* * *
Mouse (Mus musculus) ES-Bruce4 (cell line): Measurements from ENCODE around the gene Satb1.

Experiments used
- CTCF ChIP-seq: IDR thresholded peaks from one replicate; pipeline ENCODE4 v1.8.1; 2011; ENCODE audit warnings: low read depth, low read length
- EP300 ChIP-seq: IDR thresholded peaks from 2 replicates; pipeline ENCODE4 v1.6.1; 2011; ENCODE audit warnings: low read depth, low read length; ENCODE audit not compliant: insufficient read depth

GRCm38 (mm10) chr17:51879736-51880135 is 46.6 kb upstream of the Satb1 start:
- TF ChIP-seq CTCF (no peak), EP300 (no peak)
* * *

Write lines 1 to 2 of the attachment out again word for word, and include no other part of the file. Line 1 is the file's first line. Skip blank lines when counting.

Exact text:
Mouse (Mus musculus) ES-Bruce4 (cell line): Measurements from ENCODE around the gene Satb1.

Experiments used